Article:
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distraction: bane or content?

From: Al Gilman <asgilman@iamdigex.net>
Date: Tue, 06 Mar 2001 10:12:03 -0500
Message-Id: <200103061452.JAA5201773@smtp2.mail.iamworld.net>
To: "WAI" <w3c-wai-gl@w3.org>
Many of the things we enjoy in life: jokes, chocolate, etc., operate by
injecting a subliminal amount of pain or trouble.  For most people, the
attention-getting devices used in Ads or to provide stimulation on websites
act
at this tolerable level.  They tickle your attention circuits, but don't
kidnap
your train of thought.

On the other hand, not all people are 'most people.'  Some people have a lower
threshold for distraction than others.  And this condition can be a disability
if they can't manage the quiescence vs. distraction level in their
environments.  Crossing Times Square one can't always manage this.  What is
done in private between a consenting person and their computer should be more
manageable than that.

It would appear that the User Agent guidelines will call for User Agents to
give users override control to still squirmy pages.  So the content guideline
in this area might be something like the guidelines about color.  "Do not rely
on motion alone to draw attention to a featured element."

If, for a given individual, the advertising is so distracting that the content
the user sought is blocked from access, the advertising will be
counter-productive.  The user will hate the page and the advertiser by
association.  This is not what the advertiser wants.  The advertiser's
interest
in the animation device is predicated on the premise that this level of motion
will strike the right balance in the user's attention-paying profile.

We need a device-independent statement of the balance of attention between
what
the user wants to notice and what the sponsor wants the user to notice.  This
balance of attention getting is one of the content characteristics that needs
to transform gracefully as we morph the content into different forms for
different interaction spaces and users.  Still-frame presentation is one of
the
media morphs.  Is your content prepared to be effective in this channel?

Al

At 01:00 PM 2001-03-06 +0200, Lisa Seeman wrote:
>
>--Hi, I have started looking through the minutes, and I would like to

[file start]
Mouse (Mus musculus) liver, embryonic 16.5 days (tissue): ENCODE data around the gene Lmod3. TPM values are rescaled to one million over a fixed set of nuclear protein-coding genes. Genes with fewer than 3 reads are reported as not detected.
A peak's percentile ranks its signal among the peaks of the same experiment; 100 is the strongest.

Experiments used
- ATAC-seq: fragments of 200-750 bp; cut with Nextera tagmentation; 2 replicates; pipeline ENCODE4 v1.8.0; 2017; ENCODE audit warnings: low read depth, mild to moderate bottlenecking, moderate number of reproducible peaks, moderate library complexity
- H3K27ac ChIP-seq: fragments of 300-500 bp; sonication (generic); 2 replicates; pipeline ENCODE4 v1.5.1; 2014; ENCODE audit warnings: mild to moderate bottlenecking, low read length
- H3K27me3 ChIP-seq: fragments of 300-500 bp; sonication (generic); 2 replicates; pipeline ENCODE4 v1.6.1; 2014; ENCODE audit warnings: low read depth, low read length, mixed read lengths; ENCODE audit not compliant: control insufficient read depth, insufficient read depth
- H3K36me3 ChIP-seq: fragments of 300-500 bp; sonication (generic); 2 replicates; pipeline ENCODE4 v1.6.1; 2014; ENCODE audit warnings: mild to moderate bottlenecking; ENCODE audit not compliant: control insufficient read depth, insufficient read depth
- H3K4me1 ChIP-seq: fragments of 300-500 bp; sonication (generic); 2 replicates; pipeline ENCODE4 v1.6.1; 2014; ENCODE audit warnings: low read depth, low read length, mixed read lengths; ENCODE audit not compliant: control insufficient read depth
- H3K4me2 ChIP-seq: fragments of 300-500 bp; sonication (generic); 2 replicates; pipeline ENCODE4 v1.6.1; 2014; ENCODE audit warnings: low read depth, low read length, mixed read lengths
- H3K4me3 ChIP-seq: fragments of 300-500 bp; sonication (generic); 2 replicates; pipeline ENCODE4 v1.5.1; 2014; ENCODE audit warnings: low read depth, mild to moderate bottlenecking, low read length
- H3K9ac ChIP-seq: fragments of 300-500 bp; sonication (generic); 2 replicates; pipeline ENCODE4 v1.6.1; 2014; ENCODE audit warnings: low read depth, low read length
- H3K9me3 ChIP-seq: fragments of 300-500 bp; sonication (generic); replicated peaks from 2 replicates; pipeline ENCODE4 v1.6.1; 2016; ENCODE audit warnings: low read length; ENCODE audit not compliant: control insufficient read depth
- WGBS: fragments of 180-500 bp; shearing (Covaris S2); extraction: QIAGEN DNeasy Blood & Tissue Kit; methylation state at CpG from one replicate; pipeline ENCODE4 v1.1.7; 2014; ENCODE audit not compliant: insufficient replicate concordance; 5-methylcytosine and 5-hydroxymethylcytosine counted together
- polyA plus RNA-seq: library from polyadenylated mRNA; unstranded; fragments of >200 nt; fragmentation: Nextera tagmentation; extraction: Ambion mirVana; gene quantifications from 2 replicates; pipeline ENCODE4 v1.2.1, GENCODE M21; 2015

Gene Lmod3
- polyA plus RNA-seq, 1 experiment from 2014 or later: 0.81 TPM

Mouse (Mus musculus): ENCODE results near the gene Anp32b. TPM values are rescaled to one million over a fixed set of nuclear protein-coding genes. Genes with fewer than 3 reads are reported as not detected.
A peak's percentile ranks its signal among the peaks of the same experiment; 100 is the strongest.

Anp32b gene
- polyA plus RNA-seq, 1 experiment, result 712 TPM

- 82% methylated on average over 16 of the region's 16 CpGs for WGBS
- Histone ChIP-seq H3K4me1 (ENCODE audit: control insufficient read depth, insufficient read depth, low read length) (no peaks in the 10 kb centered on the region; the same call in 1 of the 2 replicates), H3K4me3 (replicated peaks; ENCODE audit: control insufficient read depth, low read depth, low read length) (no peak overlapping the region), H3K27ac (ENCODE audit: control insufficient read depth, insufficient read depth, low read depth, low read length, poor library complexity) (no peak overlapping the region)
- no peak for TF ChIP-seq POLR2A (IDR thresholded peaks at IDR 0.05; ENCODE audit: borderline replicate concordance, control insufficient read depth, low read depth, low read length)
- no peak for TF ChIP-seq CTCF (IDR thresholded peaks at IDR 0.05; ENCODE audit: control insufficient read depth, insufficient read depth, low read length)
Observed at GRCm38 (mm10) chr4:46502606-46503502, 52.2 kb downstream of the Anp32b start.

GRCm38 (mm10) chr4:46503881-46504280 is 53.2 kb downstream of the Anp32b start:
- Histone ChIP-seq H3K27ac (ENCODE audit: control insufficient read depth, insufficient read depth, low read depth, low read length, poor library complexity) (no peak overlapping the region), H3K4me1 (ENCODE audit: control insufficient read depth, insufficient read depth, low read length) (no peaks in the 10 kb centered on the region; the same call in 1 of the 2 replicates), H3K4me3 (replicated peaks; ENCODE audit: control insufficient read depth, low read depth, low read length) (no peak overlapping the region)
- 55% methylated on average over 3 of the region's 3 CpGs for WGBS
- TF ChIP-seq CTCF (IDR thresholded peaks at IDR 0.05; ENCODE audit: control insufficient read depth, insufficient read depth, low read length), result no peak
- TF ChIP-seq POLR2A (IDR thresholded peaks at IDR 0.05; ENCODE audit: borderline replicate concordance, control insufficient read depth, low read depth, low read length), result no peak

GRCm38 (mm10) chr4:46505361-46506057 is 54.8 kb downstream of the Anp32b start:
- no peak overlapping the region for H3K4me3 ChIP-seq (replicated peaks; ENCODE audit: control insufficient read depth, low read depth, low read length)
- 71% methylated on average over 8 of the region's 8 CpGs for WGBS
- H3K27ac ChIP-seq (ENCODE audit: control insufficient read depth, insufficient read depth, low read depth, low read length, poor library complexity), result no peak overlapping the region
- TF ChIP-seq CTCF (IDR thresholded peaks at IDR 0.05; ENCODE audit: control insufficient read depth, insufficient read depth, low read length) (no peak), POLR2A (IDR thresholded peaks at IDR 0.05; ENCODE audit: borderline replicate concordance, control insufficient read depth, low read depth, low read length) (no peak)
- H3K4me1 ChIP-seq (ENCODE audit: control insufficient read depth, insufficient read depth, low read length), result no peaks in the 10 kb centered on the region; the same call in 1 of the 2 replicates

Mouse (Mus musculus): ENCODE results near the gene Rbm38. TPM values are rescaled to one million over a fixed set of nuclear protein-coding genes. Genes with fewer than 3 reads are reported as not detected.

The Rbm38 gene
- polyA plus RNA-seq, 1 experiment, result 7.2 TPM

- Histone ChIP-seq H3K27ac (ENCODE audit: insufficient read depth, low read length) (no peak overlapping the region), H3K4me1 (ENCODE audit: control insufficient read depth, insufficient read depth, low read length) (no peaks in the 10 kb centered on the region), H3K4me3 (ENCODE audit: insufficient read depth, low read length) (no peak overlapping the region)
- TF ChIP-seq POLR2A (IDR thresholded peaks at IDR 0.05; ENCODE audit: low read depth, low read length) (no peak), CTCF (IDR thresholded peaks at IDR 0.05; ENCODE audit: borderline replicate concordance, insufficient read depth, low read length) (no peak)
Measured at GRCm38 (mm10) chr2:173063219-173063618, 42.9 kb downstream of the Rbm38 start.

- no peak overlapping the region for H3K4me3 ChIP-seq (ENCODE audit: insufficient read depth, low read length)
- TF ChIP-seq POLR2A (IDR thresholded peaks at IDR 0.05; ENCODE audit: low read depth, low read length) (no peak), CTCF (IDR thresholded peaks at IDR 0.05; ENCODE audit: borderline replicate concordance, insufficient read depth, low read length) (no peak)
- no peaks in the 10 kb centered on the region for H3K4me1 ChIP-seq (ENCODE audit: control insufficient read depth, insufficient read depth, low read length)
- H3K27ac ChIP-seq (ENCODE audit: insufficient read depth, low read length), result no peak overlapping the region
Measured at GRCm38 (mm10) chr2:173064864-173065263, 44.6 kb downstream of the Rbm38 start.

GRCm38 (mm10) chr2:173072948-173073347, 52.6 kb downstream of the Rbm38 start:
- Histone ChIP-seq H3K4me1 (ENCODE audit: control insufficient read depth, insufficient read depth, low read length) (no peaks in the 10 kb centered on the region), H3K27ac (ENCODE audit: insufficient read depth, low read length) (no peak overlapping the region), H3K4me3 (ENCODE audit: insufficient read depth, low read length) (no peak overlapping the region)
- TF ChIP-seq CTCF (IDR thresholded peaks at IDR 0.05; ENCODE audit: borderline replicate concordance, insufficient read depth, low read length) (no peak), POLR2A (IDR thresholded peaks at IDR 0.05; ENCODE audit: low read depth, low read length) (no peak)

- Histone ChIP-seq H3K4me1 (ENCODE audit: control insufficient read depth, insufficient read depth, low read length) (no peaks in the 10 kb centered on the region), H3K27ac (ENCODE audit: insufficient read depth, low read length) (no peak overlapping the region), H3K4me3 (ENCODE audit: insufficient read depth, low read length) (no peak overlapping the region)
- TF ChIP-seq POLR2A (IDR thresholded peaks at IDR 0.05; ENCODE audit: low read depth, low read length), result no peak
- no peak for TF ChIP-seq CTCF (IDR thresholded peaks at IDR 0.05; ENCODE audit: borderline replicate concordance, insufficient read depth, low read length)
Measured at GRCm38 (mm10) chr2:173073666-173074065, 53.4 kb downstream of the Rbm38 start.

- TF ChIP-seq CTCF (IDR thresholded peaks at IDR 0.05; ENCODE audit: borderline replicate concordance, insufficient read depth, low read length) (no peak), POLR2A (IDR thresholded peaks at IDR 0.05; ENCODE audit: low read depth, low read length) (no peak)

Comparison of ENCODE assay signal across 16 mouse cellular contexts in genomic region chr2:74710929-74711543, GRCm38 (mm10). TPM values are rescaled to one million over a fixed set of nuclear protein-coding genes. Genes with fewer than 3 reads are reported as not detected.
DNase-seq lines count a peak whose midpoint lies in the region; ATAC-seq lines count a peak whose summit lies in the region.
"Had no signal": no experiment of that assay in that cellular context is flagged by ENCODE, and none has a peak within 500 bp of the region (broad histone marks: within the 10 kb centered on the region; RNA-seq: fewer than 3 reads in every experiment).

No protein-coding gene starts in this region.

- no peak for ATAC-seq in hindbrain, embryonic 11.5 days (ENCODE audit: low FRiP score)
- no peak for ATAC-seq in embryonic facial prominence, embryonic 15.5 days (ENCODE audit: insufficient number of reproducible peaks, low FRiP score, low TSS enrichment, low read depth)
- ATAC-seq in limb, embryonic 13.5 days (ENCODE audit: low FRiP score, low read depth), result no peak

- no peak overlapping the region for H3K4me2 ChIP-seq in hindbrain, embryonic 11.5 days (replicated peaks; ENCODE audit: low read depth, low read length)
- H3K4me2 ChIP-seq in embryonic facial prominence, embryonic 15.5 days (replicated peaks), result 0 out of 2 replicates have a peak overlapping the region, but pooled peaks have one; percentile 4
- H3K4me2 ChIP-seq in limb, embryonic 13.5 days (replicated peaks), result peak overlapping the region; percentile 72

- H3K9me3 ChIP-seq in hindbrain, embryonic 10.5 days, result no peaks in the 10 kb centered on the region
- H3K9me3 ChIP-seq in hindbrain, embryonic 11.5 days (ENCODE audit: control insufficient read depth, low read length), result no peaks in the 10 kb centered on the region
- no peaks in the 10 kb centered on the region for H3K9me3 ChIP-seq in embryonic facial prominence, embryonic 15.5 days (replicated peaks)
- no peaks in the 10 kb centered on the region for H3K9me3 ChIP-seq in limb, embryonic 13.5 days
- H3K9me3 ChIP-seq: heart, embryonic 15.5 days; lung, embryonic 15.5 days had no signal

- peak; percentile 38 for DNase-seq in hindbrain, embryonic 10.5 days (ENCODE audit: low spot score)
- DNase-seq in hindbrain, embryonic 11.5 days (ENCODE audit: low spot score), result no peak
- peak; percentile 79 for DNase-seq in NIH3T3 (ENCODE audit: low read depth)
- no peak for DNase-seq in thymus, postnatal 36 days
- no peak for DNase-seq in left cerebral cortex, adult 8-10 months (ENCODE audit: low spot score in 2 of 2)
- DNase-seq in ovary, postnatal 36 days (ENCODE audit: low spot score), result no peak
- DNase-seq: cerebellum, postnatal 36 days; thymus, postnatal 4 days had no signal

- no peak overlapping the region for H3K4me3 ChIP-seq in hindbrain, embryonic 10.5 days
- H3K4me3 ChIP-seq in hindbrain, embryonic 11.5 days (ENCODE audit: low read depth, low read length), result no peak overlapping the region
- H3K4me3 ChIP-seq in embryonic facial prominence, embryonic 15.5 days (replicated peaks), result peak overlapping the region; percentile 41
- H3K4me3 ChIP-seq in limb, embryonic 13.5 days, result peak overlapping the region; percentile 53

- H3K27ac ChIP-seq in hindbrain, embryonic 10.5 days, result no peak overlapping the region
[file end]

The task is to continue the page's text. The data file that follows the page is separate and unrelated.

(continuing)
>explain the intent of 2.2.
>>
>People have complain/ commented to me that they have trouble reading and
>concentrating on a site were there are animations and distractions. Theses
>comments are of course form people with ADD/ADHD. The problem
>is>concentrating or following and not interaction.
>
> The wording has been carefully chosen - "minimize" and not "do not use" so
>that you can have alert boxes or other necessary distractions.
>
>However imagine an ADHD high school student trying to research a complex
>topic when there are ants crawling across the screen. Every time the ants
>come in his field of vision, he will forget what he is doing and have to
>start again. The designer may think that this will help make the site appeal
>to teenagers. But in reality many students will have to take medication
>before using it. An extreme example, but many animations have a similar
>effect.
>
>Defiantly, at least, priority three.
>
>
>lisa
>>2.2  Minimize content that interferes with the user's ability to
>>>concentrate.
>>> * Daniel - why not in guideline 3?
>>> * Kynn:  Daniel didn't like where we split hairs
>>> * Kynn rewrite to make it fit better with guideline 2
>>> * WC: already covered?
>>> * Kynn: change concentrate to interact?  The user's ability to
>>>do what the user is doing.
>>> * Aaron: delete this?
>>> * CS: I like the idea of deleting this.  Point of an ad is to
>>>distract
>>> * Kynn: there are times when it's important to distract the
>>>user (alerts)
>>> * Action Item Kynn:  work on this
>>> * Action Item CS: give feedback
>>>
>>
>  
Received on Tuesday, 6 March 2001 09:52:49 GMT

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